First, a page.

Attention Economics

Why Celebrities are Losing Their Minds (Clarkisha Kent)

There are so many ways I could sum up this interesting phenomenon I’ve observed since “social distancing” has taken hold. But if I were to give it a definition, I’d call it the act of a celebrity doing completely nonsensical things that do not meet the immediate and/or material needs that a crisis like a pandemic calls for. And this is never to help. No. This is merely to gain the attention that has been deprived of them due to the crisis.

While we, the plebeians, deal in the currency of physical money, celebrities deal in the currency of attention. Attention is their “money” and it’s the economy they bow down to. This is because attention—or the amount of it—is converted directly into power, money, and bourgeoisie-level access. And the goal is to amass as much of it as they can and as quickly as they can.

Wear a Mask

Why We Should All Wear Masks (Sui Huang)

Intuition suggests that even an imperfect mask may offer some protection, that is at least in the range of the recommended separation by more than 6 feet in social interactions or washing hands or not touching your face — all recommendation based on mechanistic plausibility without strong epidemiological support.

A Description

A Medical Worker Describes COVID-19 (Lizzie Presser)

Since last week, he’s been running ventilators for the sickest COVID-19 patients. Many are relatively young, in their 40s and 50s, and have minimal, if any, preexisting conditions in their charts. He is overwhelmed, stunned by the manifestation of the infection, both its speed and intensity. The ICU where he works has essentially become a coronavirus unit. 

“And once I saw these patients with it, I was like, Holy shit, I do not want to catch this and I don’t want anyone I know to catch this.”

Slavery’s Fierce Undertow

Africa, America, and Slavery’s Fierce Undertow (Jacqueline Woodson)

Almost two weeks into my time in Ghana, my heart remains in my throat. There is nowhere in this country where the eye can land and the body not feel, at once, both a deep pain and an immense joy.

I think about what I’ve asked myself since landing on African soil. Can I belong here? Has this country truly called me home?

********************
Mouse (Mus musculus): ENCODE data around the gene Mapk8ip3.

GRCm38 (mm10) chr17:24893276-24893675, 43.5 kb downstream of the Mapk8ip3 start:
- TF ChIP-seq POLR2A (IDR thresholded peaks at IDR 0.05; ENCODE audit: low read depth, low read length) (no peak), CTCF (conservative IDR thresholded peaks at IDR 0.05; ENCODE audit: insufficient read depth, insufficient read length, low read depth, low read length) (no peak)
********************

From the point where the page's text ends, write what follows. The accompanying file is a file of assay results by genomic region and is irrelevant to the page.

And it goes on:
As true as an undertow, I feel the water pulling me back across it, taking me to where it took my ancestors centuries ago. To a land as foreign to them as the African chiefs who offered brown bodies over for weapons, brass and cotton. As foreign as the white captors who raped, brutalized and enslaved those same bodies. I feel the pull of the history that brought me here. And the history that took me away. A feeling as old as my body itself overcomes me — that I have never felt whole in one place. In Africa, like America, I am only halfway home. My body belonging to both and neither place.

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Juneteenth

What is Juneteenth?

“Of all Emancipation Day observances, Juneteenth falls closest to the summer solstice (this Friday, June 21), the longest day of the year, when the sun, at its zenith, defies the darkness in every state, including those once shadowed by slavery. By choosing to celebrate the last place in the South that freedom touched — reflecting the mystical glow of history and lore, memory and myth, as Ralph Ellison evoked in his posthumous novel, Juneteenth — we remember the shining promise of emancipation, along with the bloody path America took by delaying it and deferring fulfillment of those simple, unanticipating words in Gen. Granger’s original order No. 3: that ‘This involves an absolute equality of personal rights and rights of property between former masters and slaves.'”

The Black American Holiday Everyone Should Celebrate, but Doesn’t

“Insofar that modern Americans celebrate the past, it’s to honor the sacrifices of the Greatest Generation or to celebrate the vision of the Founders. Both periods are worthy of the attention. But I think we owe more to emancipation and the Civil War. If we inaugurated freedom with our nation’s founding and defended it with World War II, we actualized it with the Civil War. Indeed, our struggle against slave power marks the real beginning of our commitment to liberty and equality, in word, if not always in deed.”

“Put another way, Juneteenth isn’t just a celebration of emancipation, it’s a celebration of that commitment. And, far more than our Independence Day, it belongs to all Americans.”